Brian Uszak v. AT&T Mobility Services, No. 15-4195 (6th Cir. 2016)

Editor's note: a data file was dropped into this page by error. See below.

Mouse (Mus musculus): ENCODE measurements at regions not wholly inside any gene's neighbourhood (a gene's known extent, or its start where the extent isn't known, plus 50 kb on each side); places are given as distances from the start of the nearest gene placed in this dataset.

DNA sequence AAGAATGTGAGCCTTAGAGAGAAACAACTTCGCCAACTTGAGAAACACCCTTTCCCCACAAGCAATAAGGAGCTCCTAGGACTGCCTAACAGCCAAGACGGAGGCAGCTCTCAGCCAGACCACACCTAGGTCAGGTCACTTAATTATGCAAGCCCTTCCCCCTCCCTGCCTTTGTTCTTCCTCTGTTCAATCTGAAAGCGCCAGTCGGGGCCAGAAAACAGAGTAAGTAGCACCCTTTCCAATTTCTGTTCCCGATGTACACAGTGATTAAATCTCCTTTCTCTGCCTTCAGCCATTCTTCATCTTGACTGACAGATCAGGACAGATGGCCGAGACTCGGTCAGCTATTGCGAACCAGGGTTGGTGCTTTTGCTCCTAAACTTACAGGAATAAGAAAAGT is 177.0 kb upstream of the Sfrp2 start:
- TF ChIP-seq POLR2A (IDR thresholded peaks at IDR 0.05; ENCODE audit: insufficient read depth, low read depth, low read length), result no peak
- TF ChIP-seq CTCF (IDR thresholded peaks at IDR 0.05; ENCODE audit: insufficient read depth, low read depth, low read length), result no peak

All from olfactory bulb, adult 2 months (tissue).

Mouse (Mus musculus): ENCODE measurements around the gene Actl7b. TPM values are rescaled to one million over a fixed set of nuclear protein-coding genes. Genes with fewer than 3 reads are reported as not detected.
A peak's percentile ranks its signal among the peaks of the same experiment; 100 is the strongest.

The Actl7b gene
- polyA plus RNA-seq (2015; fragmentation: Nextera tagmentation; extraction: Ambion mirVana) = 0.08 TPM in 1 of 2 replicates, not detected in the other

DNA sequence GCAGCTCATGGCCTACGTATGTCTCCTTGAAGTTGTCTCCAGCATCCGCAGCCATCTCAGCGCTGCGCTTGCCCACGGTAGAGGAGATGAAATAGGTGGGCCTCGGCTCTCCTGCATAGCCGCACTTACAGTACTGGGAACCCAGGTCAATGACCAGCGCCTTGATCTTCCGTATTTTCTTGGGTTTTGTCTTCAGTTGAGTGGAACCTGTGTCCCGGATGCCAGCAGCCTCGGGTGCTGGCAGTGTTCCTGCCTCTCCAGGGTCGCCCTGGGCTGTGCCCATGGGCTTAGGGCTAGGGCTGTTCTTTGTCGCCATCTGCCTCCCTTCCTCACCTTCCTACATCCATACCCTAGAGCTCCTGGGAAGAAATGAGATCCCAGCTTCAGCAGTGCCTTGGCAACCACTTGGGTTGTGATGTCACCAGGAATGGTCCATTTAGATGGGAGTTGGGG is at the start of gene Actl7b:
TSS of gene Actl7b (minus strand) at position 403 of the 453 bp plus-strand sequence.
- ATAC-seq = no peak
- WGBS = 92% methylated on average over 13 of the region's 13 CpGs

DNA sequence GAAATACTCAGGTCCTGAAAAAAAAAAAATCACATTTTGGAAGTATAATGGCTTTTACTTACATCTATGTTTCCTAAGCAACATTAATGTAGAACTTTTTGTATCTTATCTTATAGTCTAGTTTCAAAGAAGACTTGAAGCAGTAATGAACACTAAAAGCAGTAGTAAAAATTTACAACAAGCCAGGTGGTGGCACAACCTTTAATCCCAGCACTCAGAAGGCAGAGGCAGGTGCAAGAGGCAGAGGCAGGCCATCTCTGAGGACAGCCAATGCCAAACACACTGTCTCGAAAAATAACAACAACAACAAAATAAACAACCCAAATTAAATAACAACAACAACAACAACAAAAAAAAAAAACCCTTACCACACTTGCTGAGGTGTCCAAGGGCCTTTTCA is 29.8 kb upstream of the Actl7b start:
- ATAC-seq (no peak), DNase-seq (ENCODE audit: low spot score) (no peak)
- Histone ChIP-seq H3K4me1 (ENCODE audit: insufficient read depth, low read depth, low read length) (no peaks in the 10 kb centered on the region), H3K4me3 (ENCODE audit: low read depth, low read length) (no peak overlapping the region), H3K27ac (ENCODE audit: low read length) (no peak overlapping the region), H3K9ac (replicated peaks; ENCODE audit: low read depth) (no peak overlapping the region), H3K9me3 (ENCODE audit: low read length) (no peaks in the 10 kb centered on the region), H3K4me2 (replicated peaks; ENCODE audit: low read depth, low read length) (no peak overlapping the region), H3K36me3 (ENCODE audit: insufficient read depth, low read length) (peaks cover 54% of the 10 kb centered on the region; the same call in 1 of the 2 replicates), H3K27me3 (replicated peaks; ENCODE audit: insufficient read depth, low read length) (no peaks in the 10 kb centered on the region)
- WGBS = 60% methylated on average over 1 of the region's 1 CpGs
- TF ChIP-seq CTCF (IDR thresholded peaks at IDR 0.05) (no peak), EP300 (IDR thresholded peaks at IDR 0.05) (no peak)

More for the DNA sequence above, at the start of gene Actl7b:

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NOT RECOMMENDED FOR FULL-TEXT PUBLICATION File Name: 16a0409n.06 No. 15-4195 FILED UNITED STATES COURT OF APPEALS FOR THE SIXTH CIRCUIT ) ) Plaintiff-Appellant, ) ) v. ) ) AT&T MOBILITY SERVICES LLC and ANDREW ) ACORD, ) ) Defendants-Appellees. ) ) Jul 21, 2016 DEBORAH S. HUNT, Clerk BRIAN USZAK, ON APPEAL FROM THE UNITED STATES DISTRICT COURT FOR THE NORTHERN DISTRICT OF OHIO Before: BATCHELDER and KETHLEDGE, Circuit Judges; and LEVY, District Judge.* LEVY, District Judge. This case concerns the enforceability of an arbitration agreement between Brian Uszak, a former manager of an AT&T store, and AT&T Mobility Services, LLC, Uszak’s former employer. Following an evidentiary hearing, the district court issued an order determining that the arbitration agreement was enforceable, and dismissed the case. Because the district court correctly applied the relevant law and committed no clear error in determining the facts of the case, we affirm. I. BACKGROUND AT&T Mobility Services employed Uszak as the Retail Sales Manager of its Elyria, Ohio store. (R.1 at PageID #4.) On May 29, 2014, AT&T fired Uszak for an incident of “horseplay” that it claimed violated its internal conduct policies. (R.1-1 at PageID #13.) On November 20, * The Honorable Judith E. Levy, United States District Judge for the Eastern District of Michigan, sitting by designation. No. 15-4195 Uszak v. AT&T Mobility Services LLC, et al. 2014, Uszak filed suit in the Lorain County Court of Common Pleas against AT&T and Andrew Acord, who Uszak claimed was his manager. (Id. at 10.) The suit alleged age and gender discrimination claims against both defendants under Ohio law. (Id. at 14-16.) On December 19, 2014, AT&T removed the case to the Northern District of Ohio on diversity grounds, claiming that Acord was fraudulently joined, because he was not Uszak’s manager. (R.1 at PageID #3.) AT&T filed a motion to compel arbitration on December 22, 2014. (R.5.) The basis of the motion was a Management Arbitration Agreement (“MAA”) that AT&T sent to Uszak via his internal company e-mail three times: on December 5, 2011, at 4:05 A.M. PST, December 17, 2011, at 12:02 A.M. PST, and January 17, 2012, at 1:05 A.M. PST. (R.5-1 at PageID #64; R.28 at PageID #362-63.) On January 21, 2012, at 11:02:39 A.M. PST, someone logged in under Uszak’s account opened the e-mail, and at 11:03:04 A.M. PST, that same person clicked the “Review Completed” button embedded in the e-mail. (See R.5-3 at PageID #106.) On May 13, 2015, the district court issued an order determining that, following review of the briefs, an evidentiary hearing was necessary on the motion to compel arbitration. (R.18.) On May 22, 2015, the parties submitted lists of witnesses to be called at the hearing. (R.19, 20.) On May 26, 2015, the district court set July 30, 2015, as the date for the evidentiary hearing. (R.21.) On July 9, 2015, Uszak filed a motion to convert the evidentiary hearing into a jury trial (R.23), which the district court denied on July 15, 2015, as untimely under the Federal Arbitration Act (“FAA”), 9 U.S.C. § 4. (R.25.) The district court held the evidentiary hearing on July 30, 2015. (R.28.) AT&T called four witnesses, each of whom Uszak cross-examined: James Grzegorczyk, an area retail sales manager for AT&T who supervised Uszak from 2011 until his termination in 2014 (id. at 31432), Cathy Matyola, who was the program manager for the compliance organization within -2- No. 15-4195 Uszak v. AT&T Mobility Services LLC, et al. AT&T in 2011 and 2012 (id. at 332-58), Jeremy Dunlap, who performed operations support for Accenture (the company that ran AT&T’s electronic rollouts of internal policies to employees) in 2011 and 2012 (id. at 358-75), and Susan Bounds, AT&T’s director of compliance. (Id. at 37681.) Uszak called five witnesses: Farrah Fritsch, a former AT&T store manager who left the company in 2012 (id. at 382-94), Uszak himself (id. at 394-414), Christopher Veverka, a former AT&T retail sales consultant and store manager who worked under Uszak at the Elyria store (id. at 414-25), Seth Pezzopane, a former AT&T retail sales manager (id. at 425-31), and Daniel Copeland, a former AT&T customer service representative. (Id. at 432-33.) AT&T did not cross-examine Fristch, and the district court did not permit Copeland to testify. (Id. at 433.) The testimony established that employees had at least two accounts associated with their unique username (“UID”): a point-of-sale system called “OPUS” and an e-mail account. (Id. at 319.) The passwords on these systems were normally different. (Id. at 321.) AT&T used a tool called “Promenta” to roll out policies to employees’ e-mail accounts. (Id. at 342-43.) When a new policy was sent out, but not reviewed, reminders were also sent to employees. (Id. at 349.) Grzegorczyk testified that AT&T had policies requiring employees to keep their passwords secret, and that there would be no reason for a non-manager employee to need a manager’s password. (Id. at 321-22.) Fritsch testified that she could not recall sharing her password with anyone, or anyone sharing their password with her. (Id. at 385, 387-88.) She also testified that store manager UIDs and OPUS passwords were required for early upgrades, overrides, exchanges, returns, and employee discounts. (Id. at 385-86.) If a manager were not available, the assistant manager’s own UID and OPUS passwords could perform the same tasks, and the store manager could also select two delegates who could perform those tasks using their own passwords. (Id. at 386-87.) -3- No. 15-4195 Uszak v. AT&T Mobility Services LLC, et al. Uszak, however, testified that he shared his OPUS password with other employees, and that other employees shared their passwords with him. (Id. at 398-99.) He also testified that at unspecified times, he would sometimes go to use a store computer and find that someone else was still logged in. (Id. at 401-02.) Uszak further testified that employees performed trainings for each other to keep themselves off of “the naughty list” by using other employees’ passwords. (Id. at 402.) Uszak did not, however, offer evidence or testimony that a “naughty list” existed with regard to the MAA. Veverka and Pezzopane likewise testified that store managers shared their UIDs and OPUS passwords with each other for the purposes of completing transactions. (Id. at 416-19, 426-27.) Veverka, however, testified that the only reason an employee would have used a manager’s password was for customer transactions, and not for training. (Id. at 424.) On October 6, 2015, the district court entered an order granting the motion to compel arbitration. (R.32.) In relevant part, the court determined that the evidence showed AT&T had successfully transmitted the MAA to Uszak’s UID on three separate occasions (id. at 464), and that on January 21, 2012, someone logged in under Uszak’s credentials and clicked the “Review Completed” button on the MAA e-mail. (Id. at 465.) Uszak never opted out of the MAA. (Id.) The district court then determined that the arbitration agreement was valid under Ohio law and governed the dispute between Uszak and AT&T, and dismissed the case. (Id. at 466-68.) II. ANALYSIS We review de novo a district court’s conclusions of law and its determination to compel arbitration. Burden v. Check Into Cash of Ky., LLC, 267 F.3d 483, 487 (6th Cir. 2001). We review a district court’s findings of fact following an evidentiary hearing or bench trial on a motion to compel arbitration for clear error. Glazer v. Lehman Bros., 394 F.3d 444, 450 (6th Cir. 2005). -4- No. 15-4195 Uszak v. AT&T Mobility Services LLC, et al. Uszak makes four arguments disputing the district court’s determination that the MAA is enforceable. They are: 1) the existence of a question as to whether Uszak agreed to the MAA, which creates a presumption against arbitration; 2) no valid arbitration agreement exists under Ohio law, making the MAA unenforceable; 3) a genuine issue of material fact exists as to whether Uszak was the one who received and accessed the message containing the MAA; and 4) the procedural unconscionability of the MAA. The first argument is subsumed by the second, as the second repeatedly challenges Uszak’s agreement to the terms of the MAA. In determining whether it is proper to grant a motion to compel arbitration, the court must perform four tasks: 1) it must determine whether the parties agreed to arbitrate; 2) it must determine the scope of the arbitration agreement; 3) if federal statutory claims are asserted, it must consider whether Congress intended those claims to be nonarbitrable; and 4) if the court concludes that some, but not all, of the claims in the action are subject to arbitration, it must determine whether to stay the remainder of the proceedings pending arbitration. Stout v. J.D. Byrider, 228 F.3d 709, 714 (6th Cir. 2000). Uszak challenges only the first of these four prongs. A. The MAA Is Valid Under Ohio Law “A written agreement to arbitrate disputes arising out of a transaction in interstate commerce ‘shall be valid, irrevocable, and enforceable, save upon such grounds as exist at law or in equity for the revocation of any contract.’” Javitch v. First Union Sec., Inc., 315 F.3d 619, 624 (6th Cir. 2003) (quoting 9 U.S.C. § 2). The FAA “is at bottom a policy guaranteeing the enforcement of private contractual agreements” arising from a “liberal federal policy favoring arbitration agreements.” Mitsubishi Motors Corp. v. Soler Chrysler-Plymouth, Inc., 473 U.S. 614, 625 (1985) (quoting Moses H. Cone Mem’l Hosp. v. Mercury Constr. Corp., 460 U.S. 1, 24 (1983)). -5- No. 15-4195 Uszak v. AT&T Mobility Services LLC, et al. “Because arbitration agreements are fundamentally contracts, we review the enforceability of an arbitration agreement according to the applicable state law of contract formation.” Seawright v. Am. Gen. Fin. Servs., Inc., 507 F.3d 967, 972 (6th Cir.2007) (citing First Options of Chicago, Inc. v. Kaplan, 514 U.S. 938, 943-44 (1995)). In Ohio, “[a] contract is generally defined as a promise, or a set of promises, actionable upon breach. Essential elements of a contract include an offer, acceptance, contractual capacity, consideration (the bargained for legal benefit and/or detriment), a manifestation of mutual assent and legality of object and of consideration.” Rayess v. Educ. Comm’n for Foreign Med. Graduates, 983 N.E.2d 1267, 1271 (Ohio 2012) (quoting Kostelnik v. Helper, 770 N.E.2d 58, 61 (Ohio 2002)) (further citation omitted). Uszak first argues that he “never received an offer or conveyed his acceptance to be bound by an agreement to arbitration.” (Appellant Br. 27.) Uszak argues that AT&T only created and distributed the MAA, but that his reading of the document, failure to opt-out, and clicking on the “Review Completed” link would not constitute an acceptance or even acknowledgment of the MAA. (Id. at 27-29.) Uszak implies elsewhere in his brief that someone else may have logged in to his e-mail on January 21, 2012, whether intentionally or accidentally, then reviewed and accepted the MAA on his behalf. (Id. at 24.) At the evidentiary hearing, Uszak provided no evidence that another employee possessed his e-mail password as opposed to his OPUS password (which was supposed to be different than his e-mail password), or that another employee actually accessed his e-mail and consented to the MAA in his stead. Uszak’s affidavit concerning the sharing of passwords by employees generally, and sharing of his password with other employees in his store specifically (R.7-1 at PageID #129), was contradicted by the testimony of other employees in two ways. First, at least -6- No. 15-4195 Uszak v. AT&T Mobility Services LLC, et al. one witness, Fritsch, did not remember ever having or using any of Uszak’s passwords. Second, to the extent that Uszak did provide his password to other employees, it was for the purpose of customer service through OPUS, not for completing trainings or acknowledging policies. Uszak also gave no reason why someone else would have been compelled to accept the MAA on his behalf, as he presented no evidence that any negative consequence would accrue if he did not accept the MAA. The district court’s determination that Uszak was the person who opened the MAA email and confirmed review of the e-mail was not clearly erroneous. Uzsak’s “evidence” that someone else clicked the “Review Complete” button consists of pure conjecture: he may have left his e-mail account open, and an unidentified other employee may have opened the MAA email and clicked the “Review Complete” button. There was no reason for Uszak’s hypothetical coworker to have done this. Further, even assuming that a culture of sharing UIDs and OPUS passwords existed, Uszak failed to provide any evidence that an employee with his OPUS password could have accessed his e-mail, especially because testimony established Uszak’s email likely had a different password than his OPUS account. Uszak also argues that clicking the “Review Complete” button and failing to opt out does not constitute acceptance under Ohio law. He relies on Harmon v. Phillip Morris, Inc., in which the Ohio Court of Appeals for the Eighth District determined that a signed acknowledgment of receipt of an arbitration agreement, by itself, “does not constitute acceptance of an offer to modify the terms of [an employee’s] employment.” Harmon v. Philip Morris, Inc., 697 N.E.2d 270, 272 (Ohio Ct. App. 1997). In Harmon, the employee was given program brochures regarding a new arbitration program and a document entitled “Acknowledgment” by his employer. Id. at 270-71. The “Acknowledgment” document contained no consideration for the -7- No. 15-4195 Uszak v. AT&T Mobility Services LLC, et al. change to the terms of employment, but instead threatened termination of employment for failure to sign the acknowledgment. Id. at 272. The court determined that the acknowledgment did not serve as an acceptance of the new arbitration program, but was instead exactly what it said it was: a statement that he received and understood the documents regarding the arbitration program. Id. Here, the message Uszak received regarding the MAA on January 18, 2012 stated: The decision on whether or not to participate is yours to make. To help you make your decision, it is very important for you to review the Management Arbitration Agreement linked to this email. It provides important information on the process and the types of disputes that are covered by the Agreement. Again, the decision is entirely up to you. To give you time to consider your decision, the company has established a deadline of no later than 11:59 p.m. Central Standard Time on Monday, Feb. 6, 2012 to opt out – that is, decline to participate in the arbitration process – using the instructions below. If you do not opt out by the deadline, you are agreeing to the arbitration process as set forth in the Agreement. This means that you and AT&T are giving up the right to a court or jury trial on claims covered by the Agreement. (R.5-2 at PageID #77.) Unlike in Harmon, the documentation AT&T provided Uszak clearly indicated a method for acceptance or rejection of the MAA, rather than just a method for acknowledging receipt of the MAA. Uszak had the opportunity to opt out of the MAA, but instead the district court found that he clicked on a link verifying that he had reviewed the documents, and then took no further action. An employee who signs a form (in this case, electronically) indicating that he understands his obligations if he chooses not to participate in an arbitration program, fails to take the required action to opt out, and never provides any other notice to management that he intends to opt out, has “demonstrated his agreement to be bound” by an arbitration agreement. Legair v. -8- No. 15-4195 Uszak v. AT&T Mobility Services LLC, et al. Circuit City Stores, Inc., 213 F. App’x 436, 439 (6th Cir. 2007). Uszak, based on the evidence presented in the district court, demonstrated his agreement to be bound by the MAA through his failure to take any of the available steps to opt out of the agreement. Uszak next argues that there was no consideration in the MAA, because he never received, read, or reviewed it, and it was never communicated to him. Uszak did not make this argument in the district court. (R.32 at PageID #461.) Generally, “an argument not raised before the district court is waived on appeal to this Court.” Scottsdale Ins. Co. v. Flowers, 513 F.3d 546, 552 (6th Cir. 2008) (further citations omitted). However, because the district court addressed the issue despite Uszak’s failure to raise it, we will address it here.1 “Consideration may consist of either a detriment to the promisee or a benefit to the promisor.” Williams v. Ormsby, 966 N.E.2d 255, 259 (Ohio 2012) (citing Irwin v. Lombard Univ., 46 N.E. 63, 65 (Ohio 1897)). Whether a contract offers consideration is determined by looking to the content of the contract, not to the separate issue of whether there was offer and acceptance. “A benefit may consist of some right, interest, or profit accruing to the promisor, while a detriment may consist of some forbearance, loss, or responsibility given, suffered, or undertaken by the promisee.” Id. (further citation omitted). Uszak’s only argument in this regard is that “the lack of consideration is demonstrated by the fact that AT&T did not require Uszak to sign the Arbitration Agreement as a condition of continued employment.” (Appellant Br. 29.) Uszak cites no case law for the proposition that consideration must consist of the conditioning of continued employment on acceptance of an arbitration agreement. 1 We note that Uszak’s claims that the MAA was never communicated to him and that he never received it are belied by the record, which shows that the MAA was sent to his UID three separate times. The MAA e-mail was also available in Uszak’s personal inbox on January 21, 2012, when Uszak clicked the “Review Completed” button. -9- No. 15-4195 Uszak v. AT&T Mobility Services LLC, et al. A mutual agreement by both parties to submit a claim to arbitration is sufficient consideration under Ohio law. Dantz v. Am. Apple Group, LLC, 123 F. App’x 702, 708-09 (6th Cir. 2005). The MAA requires both the employee and AT&T to “giv[e] up the right to a court or jury trial on claims covered by the Agreement.” (R.5-2 at PageID #77.) Accordingly, consideration exists here. Uszak next argues that the parties did not manifest mutual assent, because he did not accept the MAA, as he never read, reviewed, acknowledged, or assented to it. (Appellant Br. 30.) In Ohio, mutual assent is manifested “generally [by] offer and acceptance.” Schlaegel v. Howell, 42 N.E.3d 771, 778 (Ohio Ct. App. 2015). Having already determined that the MAA was offered and Uszak accepted it, this argument necessarily fails. Uszak likewise argues that there was no meeting of the minds, because he never received the MAA. Under Ohio law, the parties must have a “meeting of the minds as to the essential terms of the agreement.” Campanella v. Commerce Exch. Bank, 745 N.E.2d 1087, 1095 (Ohio Ct. App. 2000) (quoting McCarthy, Lebit, Crystal & Haiman Co., L.P.A. v. First Union Mgmt., 622 N.E.2d 1093, 1097-98 (Ohio Ct. App. 1993)). Having already determined that Uszak received the MAA, including all relevant terms, and that he then agreed to be bound by those terms, the parties had a meeting of the minds as to the essential terms of the MAA. Finally, Uszak notes that arbitration agreements “must have ‘mutuality’ in the form of a binding promise to arbitrate in exchange for a binding promise to arbitrate, which is noticeably absent in this case.” (Appellant Br. 31.) The MAA binds both parties to arbitrate. (R.5-2 at PageID #77.) It is unclear what, then, is “noticeably absent” from the MAA. -10- No. 15-4195 Uszak v. AT&T Mobility Services LLC, et al. B. Any Genuine Issue of Material Fact Regarding Uszak’s Receiving or Accessing the MAA Was Resolved at the Evidentiary Hearing Uszak contends (for the fifth time) that he did not receive or access the MAA, and that this dispute creates a genuine issue of material fact. This is the conclusion the district court came to when it ordered an evidentiary hearing on May 13, 2015. (R.18.) The district court held the evidentiary hearing to resolve the genuine issues of material fact with regard to the motion to compel arbitration, including the one Uszak raises here. As set forth above, the district court’s findings of fact are reviewed for clear error, and the district court did not commit clear error in determining that Uszak accessed his e-mail, reviewed the MAA, clicked the “Review Completed” button, and never opted out of the terms of the Agreement. C. The Procedural Unconscionability Argument Is Waived. Uszak did not raise his procedural unconscionability argument in the district court, and the district court did not address the issue. Accordingly, this argument is waived here. III. CONCLUSION For all of the reasons set forth above, we AFFIRM the judgment of the district court. -11-